Guy Ritchie hit upon a successful formula when directing his first two films, bringing his unique sense of style and panache to the crime thriller genre, but then blotted his copybook when he attempted new things in his following two movies. The husband of mega-popstar Madonna cast his famous wife in one his biggest commercial and critical flops, but has since tried to get his career back on track after divorcing her in late 2008.
Guy Stuart Ritchie was born in Hatfield, Hertfordshire, England, to successful marketing executive John Vivian Ritchie and Amber Parkinson. His parents divorced when he was five, and his mother would later marry Sir Michael Leighton, a baronet. Ritchie spent a fair amount of his childhood at the Leighton estate, although his mother and Sir Michael would divorce seven years later. Ritchie was born with severe dyslexia, and at 15 was expelled from Stanbridge Earls School, a specialist school for dyslexics. He worked as a labourer before getting into the film industry at age 25.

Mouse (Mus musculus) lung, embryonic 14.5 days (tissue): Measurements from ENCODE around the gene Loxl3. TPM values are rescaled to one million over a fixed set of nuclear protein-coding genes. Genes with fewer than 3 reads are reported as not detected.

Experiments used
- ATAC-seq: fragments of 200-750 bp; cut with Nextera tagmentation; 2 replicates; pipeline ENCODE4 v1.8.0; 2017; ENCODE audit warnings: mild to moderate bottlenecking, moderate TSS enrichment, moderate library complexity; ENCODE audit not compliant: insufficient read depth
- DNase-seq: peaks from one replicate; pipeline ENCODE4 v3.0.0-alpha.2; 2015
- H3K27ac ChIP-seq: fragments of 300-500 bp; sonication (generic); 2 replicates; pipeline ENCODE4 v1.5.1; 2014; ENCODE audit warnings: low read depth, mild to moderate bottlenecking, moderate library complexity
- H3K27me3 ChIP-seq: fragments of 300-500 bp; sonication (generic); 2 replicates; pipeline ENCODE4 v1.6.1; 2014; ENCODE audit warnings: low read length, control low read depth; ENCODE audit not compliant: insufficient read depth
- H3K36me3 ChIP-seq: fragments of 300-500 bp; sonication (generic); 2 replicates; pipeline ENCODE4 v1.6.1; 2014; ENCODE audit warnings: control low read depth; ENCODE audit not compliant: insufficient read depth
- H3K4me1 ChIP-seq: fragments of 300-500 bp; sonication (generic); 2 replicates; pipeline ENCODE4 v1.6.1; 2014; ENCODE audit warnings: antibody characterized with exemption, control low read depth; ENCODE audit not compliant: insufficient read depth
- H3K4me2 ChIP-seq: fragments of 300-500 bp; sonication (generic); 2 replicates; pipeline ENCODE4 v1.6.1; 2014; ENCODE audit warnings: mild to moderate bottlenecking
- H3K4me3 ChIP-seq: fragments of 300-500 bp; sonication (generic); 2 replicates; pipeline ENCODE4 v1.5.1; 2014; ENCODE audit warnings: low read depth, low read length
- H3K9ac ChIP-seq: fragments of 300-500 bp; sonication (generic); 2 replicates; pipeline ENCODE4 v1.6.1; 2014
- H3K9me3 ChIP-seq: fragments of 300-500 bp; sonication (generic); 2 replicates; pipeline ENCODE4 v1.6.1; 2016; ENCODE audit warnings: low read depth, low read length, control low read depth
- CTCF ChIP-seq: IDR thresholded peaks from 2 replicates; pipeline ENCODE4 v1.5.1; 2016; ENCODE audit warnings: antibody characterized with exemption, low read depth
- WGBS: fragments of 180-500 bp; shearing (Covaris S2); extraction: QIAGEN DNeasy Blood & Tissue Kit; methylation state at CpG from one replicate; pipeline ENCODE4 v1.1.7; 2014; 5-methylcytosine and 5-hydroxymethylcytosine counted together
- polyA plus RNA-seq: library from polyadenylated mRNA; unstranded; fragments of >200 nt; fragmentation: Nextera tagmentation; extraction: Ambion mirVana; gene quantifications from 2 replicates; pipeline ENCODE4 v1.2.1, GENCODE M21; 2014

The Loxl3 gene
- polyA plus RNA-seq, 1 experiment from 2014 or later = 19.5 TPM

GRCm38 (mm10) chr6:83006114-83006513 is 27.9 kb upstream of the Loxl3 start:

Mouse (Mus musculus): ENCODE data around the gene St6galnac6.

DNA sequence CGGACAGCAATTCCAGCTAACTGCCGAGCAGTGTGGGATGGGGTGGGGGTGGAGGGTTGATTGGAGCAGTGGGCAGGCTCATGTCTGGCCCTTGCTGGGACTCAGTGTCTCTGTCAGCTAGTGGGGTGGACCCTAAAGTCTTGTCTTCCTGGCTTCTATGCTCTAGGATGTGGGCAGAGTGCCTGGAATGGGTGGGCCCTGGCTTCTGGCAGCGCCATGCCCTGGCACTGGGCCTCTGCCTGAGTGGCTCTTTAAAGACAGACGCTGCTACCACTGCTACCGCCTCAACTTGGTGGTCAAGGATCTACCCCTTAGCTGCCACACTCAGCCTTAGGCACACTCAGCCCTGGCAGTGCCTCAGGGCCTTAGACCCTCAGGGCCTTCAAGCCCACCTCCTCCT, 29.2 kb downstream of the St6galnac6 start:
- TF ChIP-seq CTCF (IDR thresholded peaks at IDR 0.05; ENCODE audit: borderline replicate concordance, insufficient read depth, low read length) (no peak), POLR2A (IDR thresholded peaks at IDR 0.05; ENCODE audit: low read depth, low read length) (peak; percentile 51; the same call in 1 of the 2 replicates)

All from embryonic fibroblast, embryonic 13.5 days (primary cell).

He began as a film runner (an odd jobber on film and TV sets) before trying his hand at directing music videos, doing “20 videos back to back, really crappy ones with sort of German rave bands”. This gave him some valuable experience behind the camera, and he moved on to doing commercials. With the much-needed grounding, he went on to direct a 20 minute short, ‘The Hard Case’ (1995), which aired on Channel 4. As it did so, it caught the attention of Trudie Styler, the wife of singer Sting, and she invested money into what would become Ritchie’s first feature full-length film, ‘Lock, Stock and Two Smoking Barrels’ (1998).
‘Lock, Stock and Two Smoking Barrels’ introduced Guy Ritchie to the world in the most remarkable and emphatic manner. A rip-roaring peek at the London underworld, it was in equal parts a caper romp, a heist flick, and with Ritchie’s pen at its best, it utilised the quickfire wit and pithy dialogue of Cockney Londoners. Colourful characters, a convoluted plot, stylised violence and an emphasis on dialogue led comparisons to be drawn between Ritchie and Quentin Tarantino. Indeed, ‘Lock…’ is as seminal to Ritchie’s career as ‘Reservoir Dogs’ (1992) or ‘Pulp Fiction’ (1994) was to Tarantino’s.